How to get the most out of your personal loan
Do you need extra finances for small repairs around the house, a new piece of equipment or a well-deserved holiday? Are you wondering which lender to go with and what loan product to go for?
Finding the right loan and making the most of it requires that you examine your own needs and preferences. While every loan will provide you with a sum of borrowed money, each lender will have different terms and repayment obligations, so not every loan will suit your particular financial circumstance.
Don’t be put off by credit history myths
Some potential borrowers are put off from applying for a loan because they are worried about being turned down. They fear a rejection will automatically put off other lenders and that somehow they will be relegated to a blacklist. However, these credit history myths are simply untrue, so if you see a loan product that is perfect for your needs, don’t hold off applying just because you don’t want to be rejected.
Find a loan repayment schedule to suit you
Arguably the most important aspect you need to feel comfortable with is the repayment schedule of a loan. To make sure you don’t commit to repayments that will put you under a lot of financial stress, you need to use a budget planner (free one here) to understand how much you can realistically afford to repay each month before taking out a loan.
Additionally, find out whether the loan you are interested in allows early repayments. Although making early repayments will save you money as interest is normally only charged for the days you borrow, some lenders will impose a penalty fee against these extra payments.
For a flexible lender offering free early repayments, and look at their customer service rating to ensure they have a good reputation. Wonga.com state on their website that 9 out of 10 customers are happy to recommend their services to a friend. Many other reputable lenders will also state their customer rating – don’t be afraid to compare and ask friends and family their experiences, too.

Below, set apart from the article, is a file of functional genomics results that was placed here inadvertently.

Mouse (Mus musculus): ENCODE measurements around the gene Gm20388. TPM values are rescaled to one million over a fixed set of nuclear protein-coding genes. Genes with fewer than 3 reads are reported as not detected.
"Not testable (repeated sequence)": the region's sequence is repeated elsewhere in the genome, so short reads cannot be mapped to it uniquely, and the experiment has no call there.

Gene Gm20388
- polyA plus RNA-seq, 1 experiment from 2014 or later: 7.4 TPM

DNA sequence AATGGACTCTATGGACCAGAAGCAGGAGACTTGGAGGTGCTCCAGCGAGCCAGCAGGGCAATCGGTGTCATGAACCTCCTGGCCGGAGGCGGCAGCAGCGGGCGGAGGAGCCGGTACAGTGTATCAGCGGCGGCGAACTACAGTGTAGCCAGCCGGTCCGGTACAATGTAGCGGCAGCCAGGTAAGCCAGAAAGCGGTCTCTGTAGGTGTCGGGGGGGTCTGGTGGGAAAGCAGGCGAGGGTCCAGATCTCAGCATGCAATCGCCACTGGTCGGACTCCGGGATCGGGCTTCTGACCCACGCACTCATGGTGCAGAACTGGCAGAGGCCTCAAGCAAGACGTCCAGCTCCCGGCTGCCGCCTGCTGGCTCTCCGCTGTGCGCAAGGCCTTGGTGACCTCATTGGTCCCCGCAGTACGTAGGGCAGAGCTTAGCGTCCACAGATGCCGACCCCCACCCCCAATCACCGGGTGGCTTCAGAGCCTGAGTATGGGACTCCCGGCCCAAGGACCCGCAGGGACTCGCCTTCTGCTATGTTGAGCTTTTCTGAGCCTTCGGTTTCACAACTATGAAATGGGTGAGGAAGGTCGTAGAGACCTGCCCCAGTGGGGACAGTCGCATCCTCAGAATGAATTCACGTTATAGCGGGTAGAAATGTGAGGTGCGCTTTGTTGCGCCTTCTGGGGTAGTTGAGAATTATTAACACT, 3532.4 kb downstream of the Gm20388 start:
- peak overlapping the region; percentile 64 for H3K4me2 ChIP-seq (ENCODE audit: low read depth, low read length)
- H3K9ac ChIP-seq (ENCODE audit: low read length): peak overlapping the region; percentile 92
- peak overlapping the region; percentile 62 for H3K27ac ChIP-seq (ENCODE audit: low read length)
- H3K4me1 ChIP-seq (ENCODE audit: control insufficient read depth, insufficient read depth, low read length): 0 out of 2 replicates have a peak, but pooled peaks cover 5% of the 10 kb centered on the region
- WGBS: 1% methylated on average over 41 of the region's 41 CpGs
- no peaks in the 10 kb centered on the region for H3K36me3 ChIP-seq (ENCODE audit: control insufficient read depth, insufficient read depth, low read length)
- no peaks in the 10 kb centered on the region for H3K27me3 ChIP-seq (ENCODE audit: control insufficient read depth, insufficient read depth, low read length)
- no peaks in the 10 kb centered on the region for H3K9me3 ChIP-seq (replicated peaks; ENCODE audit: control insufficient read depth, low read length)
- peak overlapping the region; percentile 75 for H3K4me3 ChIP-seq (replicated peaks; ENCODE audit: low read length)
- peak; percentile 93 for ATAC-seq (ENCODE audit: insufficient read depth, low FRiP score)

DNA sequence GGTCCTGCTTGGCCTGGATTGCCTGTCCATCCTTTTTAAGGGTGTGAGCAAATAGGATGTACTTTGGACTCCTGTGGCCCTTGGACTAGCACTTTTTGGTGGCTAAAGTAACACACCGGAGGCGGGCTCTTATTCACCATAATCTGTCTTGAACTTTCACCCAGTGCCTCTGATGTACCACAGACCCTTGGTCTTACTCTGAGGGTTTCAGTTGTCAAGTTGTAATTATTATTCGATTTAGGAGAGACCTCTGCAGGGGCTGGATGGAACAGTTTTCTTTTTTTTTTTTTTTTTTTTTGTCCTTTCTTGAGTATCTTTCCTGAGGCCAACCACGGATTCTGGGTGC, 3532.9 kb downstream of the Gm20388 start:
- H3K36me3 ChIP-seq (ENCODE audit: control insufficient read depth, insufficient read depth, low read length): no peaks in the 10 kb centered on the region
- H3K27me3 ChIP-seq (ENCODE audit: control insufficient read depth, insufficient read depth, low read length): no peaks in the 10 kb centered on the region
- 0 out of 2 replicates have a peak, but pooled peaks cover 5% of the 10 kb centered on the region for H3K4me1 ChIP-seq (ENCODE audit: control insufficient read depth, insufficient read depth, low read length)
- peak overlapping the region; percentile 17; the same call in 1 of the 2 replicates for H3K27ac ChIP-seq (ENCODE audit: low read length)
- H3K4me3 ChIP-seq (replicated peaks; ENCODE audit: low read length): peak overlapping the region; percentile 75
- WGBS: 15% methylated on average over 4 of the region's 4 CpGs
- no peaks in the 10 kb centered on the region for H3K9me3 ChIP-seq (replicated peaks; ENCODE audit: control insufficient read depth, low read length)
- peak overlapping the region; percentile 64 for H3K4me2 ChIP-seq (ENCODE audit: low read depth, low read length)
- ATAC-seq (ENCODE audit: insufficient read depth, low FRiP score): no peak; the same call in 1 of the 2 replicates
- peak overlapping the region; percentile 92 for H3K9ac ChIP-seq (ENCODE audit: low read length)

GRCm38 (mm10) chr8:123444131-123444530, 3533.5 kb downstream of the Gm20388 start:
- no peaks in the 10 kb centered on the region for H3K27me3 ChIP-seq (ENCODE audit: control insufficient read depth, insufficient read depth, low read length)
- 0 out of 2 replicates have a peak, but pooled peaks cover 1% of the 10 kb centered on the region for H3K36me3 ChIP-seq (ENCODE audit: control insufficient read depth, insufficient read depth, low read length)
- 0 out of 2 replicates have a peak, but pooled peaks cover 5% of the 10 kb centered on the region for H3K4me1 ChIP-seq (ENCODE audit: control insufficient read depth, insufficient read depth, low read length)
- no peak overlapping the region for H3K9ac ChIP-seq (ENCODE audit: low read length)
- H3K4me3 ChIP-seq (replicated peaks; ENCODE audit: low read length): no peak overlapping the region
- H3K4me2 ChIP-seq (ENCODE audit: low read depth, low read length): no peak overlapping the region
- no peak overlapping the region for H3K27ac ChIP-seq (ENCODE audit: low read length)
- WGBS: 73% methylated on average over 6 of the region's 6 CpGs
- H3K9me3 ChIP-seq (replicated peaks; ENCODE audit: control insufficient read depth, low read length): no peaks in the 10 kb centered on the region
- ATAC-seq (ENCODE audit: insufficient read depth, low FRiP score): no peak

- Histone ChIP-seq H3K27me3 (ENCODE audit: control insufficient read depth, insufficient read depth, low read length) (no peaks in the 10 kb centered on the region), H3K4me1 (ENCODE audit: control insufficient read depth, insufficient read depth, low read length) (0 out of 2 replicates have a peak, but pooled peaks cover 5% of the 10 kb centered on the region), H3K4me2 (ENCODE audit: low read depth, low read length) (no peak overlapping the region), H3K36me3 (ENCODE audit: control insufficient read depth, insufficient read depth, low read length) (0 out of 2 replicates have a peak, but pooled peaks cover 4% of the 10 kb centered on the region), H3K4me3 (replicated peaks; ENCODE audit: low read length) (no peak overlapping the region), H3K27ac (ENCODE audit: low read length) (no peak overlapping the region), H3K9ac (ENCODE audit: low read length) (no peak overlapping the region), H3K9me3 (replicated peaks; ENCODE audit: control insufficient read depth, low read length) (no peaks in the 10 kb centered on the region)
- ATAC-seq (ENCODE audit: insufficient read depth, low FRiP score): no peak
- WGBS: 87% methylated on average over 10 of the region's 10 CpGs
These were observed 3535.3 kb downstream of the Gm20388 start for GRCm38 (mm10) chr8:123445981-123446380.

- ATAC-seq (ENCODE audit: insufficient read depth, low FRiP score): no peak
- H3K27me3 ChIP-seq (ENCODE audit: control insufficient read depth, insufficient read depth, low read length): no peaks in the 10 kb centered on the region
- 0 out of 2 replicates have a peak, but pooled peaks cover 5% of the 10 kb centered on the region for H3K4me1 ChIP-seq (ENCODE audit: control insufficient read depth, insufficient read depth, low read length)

Secured vs unsecured loans
Loans fall into two general categories – secured and unsecured.
A secured loan is one that has been taken out against a property. Lenders face fewer risks with this type of loan because in the event of a default, they can take over the property to recover their capital. Since they face fewer risks, lenders are willing to charge less interest on secured loans.
Although secured loans might be cheaper to finance for borrowers, they also take on greater risks – that of losing their property in the event of a default or missed payment. As this type of loan is also costly to arrange, they only tend to be taken out when a large sum is needed, say for a home renovation project or a wedding.
Unsecured loans on the other hand, are personal loans that have not been borrowed against an asset. The consequence of a missed payment for a borrower is limited to a bad mark on their credit history. Personal loans are quick to arrange and often involve minimal fees.
Lenders tend to charge more interest for this type of borrowing because they face more risks. For this reason, unsecured loans tend to be used when a smaller sum is needed, say if you just need a few hundred pounds for a new laptop or extra money for a holiday.
Personal loans vs credit cards and overdrafts
Credit cards and overdrafts are other types of unsecured personal borrowing. They tend to be used by young people with less earning capacity. The main difference between a personal loan and a credit card or overdraft is that a personal loan requires the borrower to stick to a specific repayment schedule, while an overdraft or credit card will only demand minimal amounts of interest to be repaid.
A clear repayment schedule means that a personal loan will be repaid by the end of the loan term, while borrowing on a credit card or overdraft can result in a debt that carries on indefinitely. There is a great risk of your debt snowballing with credit cards and overdrafts as it takes financial discipline not to borrow more and more.
Whatever loan product you decide on, make sure it matches your financial circumstances and that you borrow only what you can afford to repay each month. Build a strong financial profile and you will be rewarded with cheaper and better deals in future.
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